Model of a farmhouse in Stafflach am Brenner, around 1910

 © Technisches Museum Wien, Photo: Peter Sedlaczek
Collection Area
Everyday Life
Structural Engineering
1910 - 1919
At the moment this object is not published in the museum.

The model of the Tyrolean farmhouse in Stafflach am Brenner was initially on exhibit at the Technisches Museum Wien (Vienna Technical Museum) under the title of "Cultural Heritage and Construction Advice" after the museum first opened.

A description states that the building was constructed in 1696 and served as a tavern. There is also a reference to two other buildings constructed by master carpenter Martin Kern, which were unfortunately destroyed in a fire in 1906. The opulent paintings in combination with the beautiful "wooden architecture", characteristic for the old "Wipptal" houses, is given a special mention.

The model reflects the state of the building in around 1900. Master carpenter Rudolf Kornik from Innsbruck created the model in around 1910 on the basis of photographs. In 1913, it was bought by the "Verband Österreichischer Heimatschutzvereine" (Association of Austrian Cultural Heritage Protection Societies) along with four other models of Tyrolean farmhouses by the same manufacturer. The association was later approached by the chief government building officer Ludwig Erhard, who requested items on loan for the "Cultural Heritage and Construction Advice" opening exhibition of the museum. On top of the list of objects requested was "typical farmhouses of the Austrian Empire".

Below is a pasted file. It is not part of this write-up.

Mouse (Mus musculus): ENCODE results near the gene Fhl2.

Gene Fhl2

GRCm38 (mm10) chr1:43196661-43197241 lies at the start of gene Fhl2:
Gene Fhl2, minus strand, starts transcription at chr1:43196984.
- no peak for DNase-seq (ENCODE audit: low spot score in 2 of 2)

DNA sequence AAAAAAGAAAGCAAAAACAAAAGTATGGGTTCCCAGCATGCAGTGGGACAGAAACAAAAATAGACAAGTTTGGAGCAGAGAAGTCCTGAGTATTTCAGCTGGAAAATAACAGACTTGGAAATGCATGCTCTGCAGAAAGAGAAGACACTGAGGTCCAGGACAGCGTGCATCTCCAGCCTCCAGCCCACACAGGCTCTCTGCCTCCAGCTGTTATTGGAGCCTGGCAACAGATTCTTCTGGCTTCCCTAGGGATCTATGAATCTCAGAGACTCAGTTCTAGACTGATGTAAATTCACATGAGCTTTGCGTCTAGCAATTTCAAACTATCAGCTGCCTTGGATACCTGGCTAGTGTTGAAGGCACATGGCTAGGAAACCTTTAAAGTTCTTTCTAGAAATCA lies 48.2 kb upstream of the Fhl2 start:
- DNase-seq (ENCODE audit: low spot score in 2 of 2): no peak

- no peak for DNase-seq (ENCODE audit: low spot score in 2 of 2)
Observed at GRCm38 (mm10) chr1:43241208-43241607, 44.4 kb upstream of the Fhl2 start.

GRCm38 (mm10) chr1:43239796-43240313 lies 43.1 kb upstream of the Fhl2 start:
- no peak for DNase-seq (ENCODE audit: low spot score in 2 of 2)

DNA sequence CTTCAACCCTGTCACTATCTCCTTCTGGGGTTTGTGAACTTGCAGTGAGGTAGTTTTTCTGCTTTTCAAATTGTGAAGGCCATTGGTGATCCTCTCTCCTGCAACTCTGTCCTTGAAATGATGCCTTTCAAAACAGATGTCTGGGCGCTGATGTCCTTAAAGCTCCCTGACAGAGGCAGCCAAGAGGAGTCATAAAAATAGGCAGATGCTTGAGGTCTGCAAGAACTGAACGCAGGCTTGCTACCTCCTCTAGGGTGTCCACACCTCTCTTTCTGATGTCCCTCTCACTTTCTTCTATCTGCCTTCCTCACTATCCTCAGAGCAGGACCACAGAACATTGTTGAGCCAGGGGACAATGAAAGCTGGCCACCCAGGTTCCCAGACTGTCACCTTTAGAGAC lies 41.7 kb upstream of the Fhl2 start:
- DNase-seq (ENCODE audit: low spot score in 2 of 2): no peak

"Cultural Heritage and Construction Advice" was part of an exhibition covering the entire construction segment. The architect Prof. Othmar Leixner and the historian Dr. Karl Giannoni were appointed as specialist consultants for the exhibition. The latter was a dedicated representative of the then recently founded cultural heritage movement and the secretary of the Association of Austrian Cultural Heritage Protection Societies. The exhibition presented examples of "exemplary" and "bad" buildings as well as examples of traditional construction techniques and disruptive elements. Similar to a construction consultancy, its objective was to offer advice to visitors about the proper way to build and settle.

In 1996, this exhibition was brought back to life one more time in the Museum of Ethnology under the title of "Beautiful Austria".

Inv.Nr. 13186

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